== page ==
If you’re a kid living in the city, you’re a lot more likely to have a food allergy than if you live out a farm. In fact, you’re also more likely to have a food allergy than kids living in your city’s suburbs or in adjacent small towns, with the gap growing as the population decreases.
A study published in the July 2012 issue of Clinical Pediatrics found that in cities, almost 9.8 percent of young people have food allergies, while only 6.2 percent of rural kids had this condition. Shellfish allergies were three times as common in city kids and peanut allergies were double the farm incidence.
Using data from a survey of 38,465 young people from infancy to age 18, “we have found for the first time that higher population density corresponds with a greater likelihood of food allergies in children,” says lead author Dr. Ruchi Gupta, an assistant professor of pediatrics at Northwestern University’s Feinberg School of Medicine and a physician at the Ann & Robert H. Lurie Children’s Hospital of Chicago. Previously, similar demographic trends have been found for the incidence of environmental allergies and asthma.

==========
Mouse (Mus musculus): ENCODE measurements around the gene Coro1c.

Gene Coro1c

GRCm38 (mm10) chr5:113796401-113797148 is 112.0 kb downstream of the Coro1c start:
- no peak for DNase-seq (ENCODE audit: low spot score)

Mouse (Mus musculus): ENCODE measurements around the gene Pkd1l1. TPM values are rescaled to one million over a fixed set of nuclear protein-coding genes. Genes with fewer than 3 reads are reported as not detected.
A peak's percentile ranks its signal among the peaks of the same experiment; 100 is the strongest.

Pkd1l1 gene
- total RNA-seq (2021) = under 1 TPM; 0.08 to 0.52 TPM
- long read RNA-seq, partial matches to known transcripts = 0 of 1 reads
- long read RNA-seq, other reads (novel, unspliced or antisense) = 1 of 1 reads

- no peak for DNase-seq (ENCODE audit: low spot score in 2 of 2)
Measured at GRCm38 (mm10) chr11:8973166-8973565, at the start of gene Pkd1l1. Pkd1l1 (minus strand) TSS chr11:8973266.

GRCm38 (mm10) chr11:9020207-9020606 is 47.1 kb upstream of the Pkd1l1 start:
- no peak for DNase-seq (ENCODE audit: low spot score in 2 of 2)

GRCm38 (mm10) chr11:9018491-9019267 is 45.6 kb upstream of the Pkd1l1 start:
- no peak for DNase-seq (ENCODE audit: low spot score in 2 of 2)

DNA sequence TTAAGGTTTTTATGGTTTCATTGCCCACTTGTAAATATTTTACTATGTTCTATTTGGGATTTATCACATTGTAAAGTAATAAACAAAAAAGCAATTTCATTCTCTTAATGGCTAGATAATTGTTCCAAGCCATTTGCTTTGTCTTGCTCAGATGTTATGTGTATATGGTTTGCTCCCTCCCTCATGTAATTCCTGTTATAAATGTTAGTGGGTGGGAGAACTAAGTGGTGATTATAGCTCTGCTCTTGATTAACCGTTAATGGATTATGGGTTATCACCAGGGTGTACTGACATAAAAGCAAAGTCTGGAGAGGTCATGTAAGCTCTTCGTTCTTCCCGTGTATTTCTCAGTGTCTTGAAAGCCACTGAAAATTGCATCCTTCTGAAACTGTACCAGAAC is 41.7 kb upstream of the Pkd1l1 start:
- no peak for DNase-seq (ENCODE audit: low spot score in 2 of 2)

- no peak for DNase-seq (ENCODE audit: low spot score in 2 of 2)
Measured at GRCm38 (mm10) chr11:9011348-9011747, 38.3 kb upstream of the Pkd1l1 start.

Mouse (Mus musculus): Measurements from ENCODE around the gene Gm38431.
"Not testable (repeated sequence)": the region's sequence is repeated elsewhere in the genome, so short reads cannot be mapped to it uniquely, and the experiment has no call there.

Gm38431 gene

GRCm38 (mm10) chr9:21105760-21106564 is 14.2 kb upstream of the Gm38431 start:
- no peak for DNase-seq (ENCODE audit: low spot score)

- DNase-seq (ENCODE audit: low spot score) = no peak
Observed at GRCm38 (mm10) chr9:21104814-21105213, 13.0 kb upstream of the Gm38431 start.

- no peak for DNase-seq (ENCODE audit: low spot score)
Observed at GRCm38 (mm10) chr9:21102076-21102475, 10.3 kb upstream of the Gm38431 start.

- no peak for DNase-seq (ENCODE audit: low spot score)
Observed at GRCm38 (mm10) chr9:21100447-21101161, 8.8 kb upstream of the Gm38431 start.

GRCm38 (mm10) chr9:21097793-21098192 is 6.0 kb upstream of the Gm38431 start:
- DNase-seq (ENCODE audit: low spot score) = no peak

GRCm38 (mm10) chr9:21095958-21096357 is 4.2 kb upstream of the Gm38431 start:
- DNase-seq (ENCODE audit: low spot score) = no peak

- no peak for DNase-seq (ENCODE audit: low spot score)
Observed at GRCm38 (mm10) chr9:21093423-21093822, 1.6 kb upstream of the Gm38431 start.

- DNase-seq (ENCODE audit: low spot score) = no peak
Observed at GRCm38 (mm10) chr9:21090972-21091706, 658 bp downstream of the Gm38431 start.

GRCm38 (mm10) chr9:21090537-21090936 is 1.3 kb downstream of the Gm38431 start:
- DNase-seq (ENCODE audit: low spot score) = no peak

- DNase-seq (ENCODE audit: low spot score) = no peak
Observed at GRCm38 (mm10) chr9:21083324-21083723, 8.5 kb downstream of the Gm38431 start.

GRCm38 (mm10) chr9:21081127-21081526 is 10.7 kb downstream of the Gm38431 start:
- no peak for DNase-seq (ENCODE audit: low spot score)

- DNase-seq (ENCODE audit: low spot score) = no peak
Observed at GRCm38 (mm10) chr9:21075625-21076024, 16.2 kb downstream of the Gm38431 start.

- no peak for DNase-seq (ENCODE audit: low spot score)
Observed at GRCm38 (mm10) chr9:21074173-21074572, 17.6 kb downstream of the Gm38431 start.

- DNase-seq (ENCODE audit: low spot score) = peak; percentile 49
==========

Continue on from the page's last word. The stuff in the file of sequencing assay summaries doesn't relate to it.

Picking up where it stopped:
The study, funded by the Food Allergy Initiative (FAI), effectively “maps” the occurrence of food allergy across the United States. The states with the highest rates of food allergy (greater than 9.5 percent) were Florida, Georgia, Nevada, New Jersey, Delaware, Maryland and Alaska. Gupta is also the author of a 2011 study that found 8 percent of children across the United States have food allergies.
In an interview with Allergic Living, Gupta notes intriguing trends that need more investigation. For instance, in her Q&A with editor Gwen Smith, she says she is fascinated to find a greater tendency to have food allergy in southern states – which she agrees is contrary to studies that find vitamin D in areas with stronger sun exposure may protect against allergies. She also sees proximity to water as a variable that deserves more scrutiny.
Next page: Q&A on Food Allergy’s Traits